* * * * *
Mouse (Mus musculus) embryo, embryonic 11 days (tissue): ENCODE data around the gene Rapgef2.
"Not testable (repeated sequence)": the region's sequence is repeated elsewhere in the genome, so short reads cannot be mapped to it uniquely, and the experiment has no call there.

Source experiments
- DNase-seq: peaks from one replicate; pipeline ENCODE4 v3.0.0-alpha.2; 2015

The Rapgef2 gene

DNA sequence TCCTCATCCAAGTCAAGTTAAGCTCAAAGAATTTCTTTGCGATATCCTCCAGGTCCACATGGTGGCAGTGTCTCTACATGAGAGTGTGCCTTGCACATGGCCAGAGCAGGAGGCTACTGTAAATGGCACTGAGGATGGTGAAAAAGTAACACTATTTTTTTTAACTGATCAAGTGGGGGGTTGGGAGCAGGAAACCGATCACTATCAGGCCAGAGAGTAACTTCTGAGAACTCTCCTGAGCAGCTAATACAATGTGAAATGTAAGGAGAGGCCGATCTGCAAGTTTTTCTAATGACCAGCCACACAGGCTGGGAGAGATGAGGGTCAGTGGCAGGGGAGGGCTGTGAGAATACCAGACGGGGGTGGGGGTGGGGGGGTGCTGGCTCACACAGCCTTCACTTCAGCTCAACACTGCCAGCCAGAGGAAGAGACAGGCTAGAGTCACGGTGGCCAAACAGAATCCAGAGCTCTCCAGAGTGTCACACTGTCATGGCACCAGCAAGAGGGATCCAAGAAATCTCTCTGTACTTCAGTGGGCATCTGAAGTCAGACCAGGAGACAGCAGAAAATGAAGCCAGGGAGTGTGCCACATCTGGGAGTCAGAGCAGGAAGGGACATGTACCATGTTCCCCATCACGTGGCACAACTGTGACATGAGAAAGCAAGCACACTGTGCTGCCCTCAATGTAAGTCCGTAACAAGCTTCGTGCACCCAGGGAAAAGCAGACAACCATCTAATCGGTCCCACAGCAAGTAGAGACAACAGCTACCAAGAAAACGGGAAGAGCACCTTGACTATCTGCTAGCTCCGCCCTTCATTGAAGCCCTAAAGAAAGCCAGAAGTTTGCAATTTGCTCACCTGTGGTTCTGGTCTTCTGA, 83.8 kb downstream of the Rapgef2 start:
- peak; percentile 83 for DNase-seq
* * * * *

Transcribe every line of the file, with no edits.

Mouse (Mus musculus) embryo, embryonic 11 days (tissue): ENCODE data around the gene Rapgef2.
"Not testable (repeated sequence)": the region's sequence is repeated elsewhere in the genome, so short reads cannot be mapped to it uniquely, and the experiment has no call there.

Source experiments
- DNase-seq: peaks from one replicate; pipeline ENCODE4 v3.0.0-alpha.2; 2015

The Rapgef2 gene

DNA sequence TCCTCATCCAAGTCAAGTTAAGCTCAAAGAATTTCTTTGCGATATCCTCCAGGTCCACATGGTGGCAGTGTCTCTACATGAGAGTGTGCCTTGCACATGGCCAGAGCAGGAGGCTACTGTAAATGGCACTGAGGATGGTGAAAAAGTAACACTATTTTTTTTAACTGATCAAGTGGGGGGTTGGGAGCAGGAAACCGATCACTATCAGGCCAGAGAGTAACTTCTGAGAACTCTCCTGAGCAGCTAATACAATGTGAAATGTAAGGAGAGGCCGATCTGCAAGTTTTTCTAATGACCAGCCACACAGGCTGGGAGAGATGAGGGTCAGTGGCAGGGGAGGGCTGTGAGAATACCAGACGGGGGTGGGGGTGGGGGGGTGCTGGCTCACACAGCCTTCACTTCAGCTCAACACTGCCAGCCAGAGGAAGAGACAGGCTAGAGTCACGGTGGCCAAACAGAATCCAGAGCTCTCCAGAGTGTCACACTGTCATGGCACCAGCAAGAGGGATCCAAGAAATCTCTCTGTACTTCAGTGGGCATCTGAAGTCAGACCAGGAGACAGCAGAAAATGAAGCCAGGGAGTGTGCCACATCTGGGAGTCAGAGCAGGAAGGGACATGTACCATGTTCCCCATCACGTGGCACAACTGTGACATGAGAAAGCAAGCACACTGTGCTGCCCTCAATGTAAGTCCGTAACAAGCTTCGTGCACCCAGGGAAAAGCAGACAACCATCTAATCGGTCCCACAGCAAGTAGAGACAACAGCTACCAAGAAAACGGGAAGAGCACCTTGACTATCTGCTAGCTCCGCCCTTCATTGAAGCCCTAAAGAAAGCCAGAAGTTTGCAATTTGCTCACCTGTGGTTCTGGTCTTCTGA, 83.8 kb downstream of the Rapgef2 start:
- peak; percentile 83 for DNase-seq